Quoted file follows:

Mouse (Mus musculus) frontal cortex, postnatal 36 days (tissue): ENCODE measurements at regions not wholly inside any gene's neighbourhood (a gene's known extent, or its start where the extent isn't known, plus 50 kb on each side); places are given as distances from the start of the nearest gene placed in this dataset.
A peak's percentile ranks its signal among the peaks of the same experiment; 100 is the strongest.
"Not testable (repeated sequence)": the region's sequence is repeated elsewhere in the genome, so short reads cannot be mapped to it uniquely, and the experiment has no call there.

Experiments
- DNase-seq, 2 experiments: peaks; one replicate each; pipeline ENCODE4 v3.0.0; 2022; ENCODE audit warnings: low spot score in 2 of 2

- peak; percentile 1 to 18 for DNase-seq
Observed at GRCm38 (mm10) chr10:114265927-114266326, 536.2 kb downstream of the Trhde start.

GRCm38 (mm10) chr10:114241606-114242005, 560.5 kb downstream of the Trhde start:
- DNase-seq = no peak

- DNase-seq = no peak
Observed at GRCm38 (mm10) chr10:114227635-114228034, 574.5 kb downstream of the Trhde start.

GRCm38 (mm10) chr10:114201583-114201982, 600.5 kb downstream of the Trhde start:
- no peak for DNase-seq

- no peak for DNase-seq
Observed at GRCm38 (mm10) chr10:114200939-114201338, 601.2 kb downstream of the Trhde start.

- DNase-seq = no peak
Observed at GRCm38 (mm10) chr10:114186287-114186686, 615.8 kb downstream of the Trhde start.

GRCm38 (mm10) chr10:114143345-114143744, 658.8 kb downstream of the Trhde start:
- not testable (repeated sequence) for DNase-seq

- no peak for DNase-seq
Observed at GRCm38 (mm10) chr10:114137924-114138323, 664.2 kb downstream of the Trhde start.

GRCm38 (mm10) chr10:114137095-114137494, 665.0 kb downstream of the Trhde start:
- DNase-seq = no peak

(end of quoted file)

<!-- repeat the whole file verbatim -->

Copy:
Mouse (Mus musculus) frontal cortex, postnatal 36 days (tissue): ENCODE measurements at regions not wholly inside any gene's neighbourhood (a gene's known extent, or its start where the extent isn't known, plus 50 kb on each side); places are given as distances from the start of the nearest gene placed in this dataset.
A peak's percentile ranks its signal among the peaks of the same experiment; 100 is the strongest.
"Not testable (repeated sequence)": the region's sequence is repeated elsewhere in the genome, so short reads cannot be mapped to it uniquely, and the experiment has no call there.

Experiments
- DNase-seq, 2 experiments: peaks; one replicate each; pipeline ENCODE4 v3.0.0; 2022; ENCODE audit warnings: low spot score in 2 of 2

- peak; percentile 1 to 18 for DNase-seq
Observed at GRCm38 (mm10) chr10:114265927-114266326, 536.2 kb downstream of the Trhde start.

GRCm38 (mm10) chr10:114241606-114242005, 560.5 kb downstream of the Trhde start:
- DNase-seq = no peak

- DNase-seq = no peak
Observed at GRCm38 (mm10) chr10:114227635-114228034, 574.5 kb downstream of the Trhde start.

GRCm38 (mm10) chr10:114201583-114201982, 600.5 kb downstream of the Trhde start:
- no peak for DNase-seq

- no peak for DNase-seq
Observed at GRCm38 (mm10) chr10:114200939-114201338, 601.2 kb downstream of the Trhde start.

- DNase-seq = no peak
Observed at GRCm38 (mm10) chr10:114186287-114186686, 615.8 kb downstream of the Trhde start.

GRCm38 (mm10) chr10:114143345-114143744, 658.8 kb downstream of the Trhde start:
- not testable (repeated sequence) for DNase-seq

- no peak for DNase-seq
Observed at GRCm38 (mm10) chr10:114137924-114138323, 664.2 kb downstream of the Trhde start.

GRCm38 (mm10) chr10:114137095-114137494, 665.0 kb downstream of the Trhde start:
- DNase-seq = no peak